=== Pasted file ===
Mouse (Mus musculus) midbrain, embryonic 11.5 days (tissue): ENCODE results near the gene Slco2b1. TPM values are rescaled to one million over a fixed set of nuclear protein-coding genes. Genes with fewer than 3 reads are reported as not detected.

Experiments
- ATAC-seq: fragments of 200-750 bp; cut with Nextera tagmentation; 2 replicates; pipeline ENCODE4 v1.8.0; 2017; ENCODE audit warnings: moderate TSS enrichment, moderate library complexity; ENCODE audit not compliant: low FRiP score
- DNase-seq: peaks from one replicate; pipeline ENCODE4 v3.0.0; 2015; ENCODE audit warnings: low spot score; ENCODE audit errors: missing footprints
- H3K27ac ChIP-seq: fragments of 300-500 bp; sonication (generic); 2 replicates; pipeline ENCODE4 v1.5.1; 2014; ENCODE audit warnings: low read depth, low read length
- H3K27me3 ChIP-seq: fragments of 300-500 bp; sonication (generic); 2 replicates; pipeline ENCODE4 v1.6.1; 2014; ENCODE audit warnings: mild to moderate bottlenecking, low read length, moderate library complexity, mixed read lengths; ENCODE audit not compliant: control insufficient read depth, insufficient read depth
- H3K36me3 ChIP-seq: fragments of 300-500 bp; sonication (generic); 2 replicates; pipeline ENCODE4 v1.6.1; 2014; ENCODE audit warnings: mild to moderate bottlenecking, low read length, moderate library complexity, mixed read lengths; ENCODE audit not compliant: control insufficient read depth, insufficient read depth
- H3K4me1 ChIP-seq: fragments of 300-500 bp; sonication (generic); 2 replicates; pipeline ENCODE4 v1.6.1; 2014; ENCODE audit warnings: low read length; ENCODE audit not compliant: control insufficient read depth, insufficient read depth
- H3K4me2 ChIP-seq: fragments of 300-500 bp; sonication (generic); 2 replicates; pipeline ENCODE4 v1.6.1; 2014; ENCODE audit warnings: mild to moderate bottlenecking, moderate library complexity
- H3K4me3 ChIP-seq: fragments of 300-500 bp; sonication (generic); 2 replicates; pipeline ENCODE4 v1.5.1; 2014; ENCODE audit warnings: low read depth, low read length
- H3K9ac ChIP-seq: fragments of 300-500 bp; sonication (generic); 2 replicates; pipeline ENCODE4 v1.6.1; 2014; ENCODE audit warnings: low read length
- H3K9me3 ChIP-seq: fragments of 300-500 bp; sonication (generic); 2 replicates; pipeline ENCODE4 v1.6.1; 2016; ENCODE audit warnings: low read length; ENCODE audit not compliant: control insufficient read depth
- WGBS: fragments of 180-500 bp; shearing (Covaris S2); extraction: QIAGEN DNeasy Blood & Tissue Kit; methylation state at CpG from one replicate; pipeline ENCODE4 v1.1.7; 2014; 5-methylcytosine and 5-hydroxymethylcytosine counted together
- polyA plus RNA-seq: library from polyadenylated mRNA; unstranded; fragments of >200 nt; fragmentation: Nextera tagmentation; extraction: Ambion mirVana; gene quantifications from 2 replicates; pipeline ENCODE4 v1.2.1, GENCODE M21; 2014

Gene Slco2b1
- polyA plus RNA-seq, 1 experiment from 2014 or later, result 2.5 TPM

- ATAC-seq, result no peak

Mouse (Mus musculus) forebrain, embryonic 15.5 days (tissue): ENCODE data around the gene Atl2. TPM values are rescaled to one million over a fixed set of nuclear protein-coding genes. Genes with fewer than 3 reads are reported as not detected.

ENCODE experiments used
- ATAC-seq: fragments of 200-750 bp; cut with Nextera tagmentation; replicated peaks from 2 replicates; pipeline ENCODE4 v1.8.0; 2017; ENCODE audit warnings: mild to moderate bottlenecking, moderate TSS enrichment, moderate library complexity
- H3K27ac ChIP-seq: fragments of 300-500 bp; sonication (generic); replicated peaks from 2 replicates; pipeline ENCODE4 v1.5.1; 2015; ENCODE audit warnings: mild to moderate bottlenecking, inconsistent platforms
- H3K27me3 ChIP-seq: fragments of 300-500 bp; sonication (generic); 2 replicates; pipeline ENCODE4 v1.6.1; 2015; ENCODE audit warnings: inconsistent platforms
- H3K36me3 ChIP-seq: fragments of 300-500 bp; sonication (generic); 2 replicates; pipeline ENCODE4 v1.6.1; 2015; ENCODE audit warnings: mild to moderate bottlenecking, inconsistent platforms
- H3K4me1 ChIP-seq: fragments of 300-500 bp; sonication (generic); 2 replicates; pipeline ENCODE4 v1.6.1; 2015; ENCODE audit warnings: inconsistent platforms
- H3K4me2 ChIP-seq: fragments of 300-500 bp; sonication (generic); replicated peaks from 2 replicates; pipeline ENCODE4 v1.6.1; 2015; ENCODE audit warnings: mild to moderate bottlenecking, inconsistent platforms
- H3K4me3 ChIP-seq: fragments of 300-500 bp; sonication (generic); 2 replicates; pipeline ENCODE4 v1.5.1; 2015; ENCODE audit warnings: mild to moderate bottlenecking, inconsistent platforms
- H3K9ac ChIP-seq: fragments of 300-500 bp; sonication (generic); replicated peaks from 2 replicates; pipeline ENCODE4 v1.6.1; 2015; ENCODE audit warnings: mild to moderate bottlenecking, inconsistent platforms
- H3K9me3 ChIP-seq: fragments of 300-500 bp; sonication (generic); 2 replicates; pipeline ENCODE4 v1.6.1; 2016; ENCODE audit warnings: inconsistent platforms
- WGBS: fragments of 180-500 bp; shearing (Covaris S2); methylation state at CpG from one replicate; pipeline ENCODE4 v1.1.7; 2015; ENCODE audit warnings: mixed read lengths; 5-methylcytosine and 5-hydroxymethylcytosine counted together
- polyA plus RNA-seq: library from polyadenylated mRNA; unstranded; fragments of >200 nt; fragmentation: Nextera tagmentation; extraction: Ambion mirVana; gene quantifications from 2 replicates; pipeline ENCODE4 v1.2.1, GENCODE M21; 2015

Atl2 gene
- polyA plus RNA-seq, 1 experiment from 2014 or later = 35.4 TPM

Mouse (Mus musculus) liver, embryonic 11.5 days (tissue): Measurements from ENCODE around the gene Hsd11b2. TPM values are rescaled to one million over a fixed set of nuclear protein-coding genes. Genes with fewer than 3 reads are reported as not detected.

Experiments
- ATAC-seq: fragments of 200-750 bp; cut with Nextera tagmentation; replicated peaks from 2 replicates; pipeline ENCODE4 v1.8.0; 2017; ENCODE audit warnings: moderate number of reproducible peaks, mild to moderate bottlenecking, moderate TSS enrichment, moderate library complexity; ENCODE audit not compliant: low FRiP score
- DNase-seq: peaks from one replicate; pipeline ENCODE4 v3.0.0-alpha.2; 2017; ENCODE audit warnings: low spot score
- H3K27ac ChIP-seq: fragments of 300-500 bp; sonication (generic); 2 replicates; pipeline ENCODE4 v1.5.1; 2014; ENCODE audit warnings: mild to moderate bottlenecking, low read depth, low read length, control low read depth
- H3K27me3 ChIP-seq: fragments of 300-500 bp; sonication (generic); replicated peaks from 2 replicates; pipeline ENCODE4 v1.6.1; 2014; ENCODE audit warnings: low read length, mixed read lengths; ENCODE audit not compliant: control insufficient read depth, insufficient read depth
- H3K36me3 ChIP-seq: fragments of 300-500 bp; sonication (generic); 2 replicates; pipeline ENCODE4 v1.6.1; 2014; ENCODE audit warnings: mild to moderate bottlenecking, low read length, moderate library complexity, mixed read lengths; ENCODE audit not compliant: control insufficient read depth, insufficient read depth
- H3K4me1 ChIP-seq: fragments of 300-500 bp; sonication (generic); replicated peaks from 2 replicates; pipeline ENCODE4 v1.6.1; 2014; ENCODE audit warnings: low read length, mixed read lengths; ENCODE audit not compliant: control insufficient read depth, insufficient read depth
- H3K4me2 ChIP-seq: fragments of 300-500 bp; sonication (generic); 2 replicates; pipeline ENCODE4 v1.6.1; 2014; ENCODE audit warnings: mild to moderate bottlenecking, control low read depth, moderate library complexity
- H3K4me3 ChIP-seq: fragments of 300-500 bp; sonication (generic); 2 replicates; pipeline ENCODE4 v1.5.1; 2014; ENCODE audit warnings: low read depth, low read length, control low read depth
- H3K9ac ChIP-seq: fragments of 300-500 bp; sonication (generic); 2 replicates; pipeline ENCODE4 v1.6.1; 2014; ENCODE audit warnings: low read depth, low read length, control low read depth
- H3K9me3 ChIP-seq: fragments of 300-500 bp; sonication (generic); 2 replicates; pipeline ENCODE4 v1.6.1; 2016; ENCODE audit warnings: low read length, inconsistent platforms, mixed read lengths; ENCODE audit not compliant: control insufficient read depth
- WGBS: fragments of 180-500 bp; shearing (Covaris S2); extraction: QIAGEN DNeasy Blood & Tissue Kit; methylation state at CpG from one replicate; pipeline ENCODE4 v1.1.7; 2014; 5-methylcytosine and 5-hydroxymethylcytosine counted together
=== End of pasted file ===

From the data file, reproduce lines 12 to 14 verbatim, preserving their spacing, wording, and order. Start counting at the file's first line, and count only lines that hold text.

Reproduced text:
- H3K9me3 ChIP-seq: fragments of 300-500 bp; sonication (generic); 2 replicates; pipeline ENCODE4 v1.6.1; 2016; ENCODE audit warnings: low read length; ENCODE audit not compliant: control insufficient read depth
- WGBS: fragments of 180-500 bp; shearing (Covaris S2); extraction: QIAGEN DNeasy Blood & Tissue Kit; methylation state at CpG from one replicate; pipeline ENCODE4 v1.1.7; 2014; 5-methylcytosine and 5-hydroxymethylcytosine counted together
- polyA plus RNA-seq: library from polyadenylated mRNA; unstranded; fragments of >200 nt; fragmentation: Nextera tagmentation; extraction: Ambion mirVana; gene quantifications from 2 replicates; pipeline ENCODE4 v1.2.1, GENCODE M21; 2014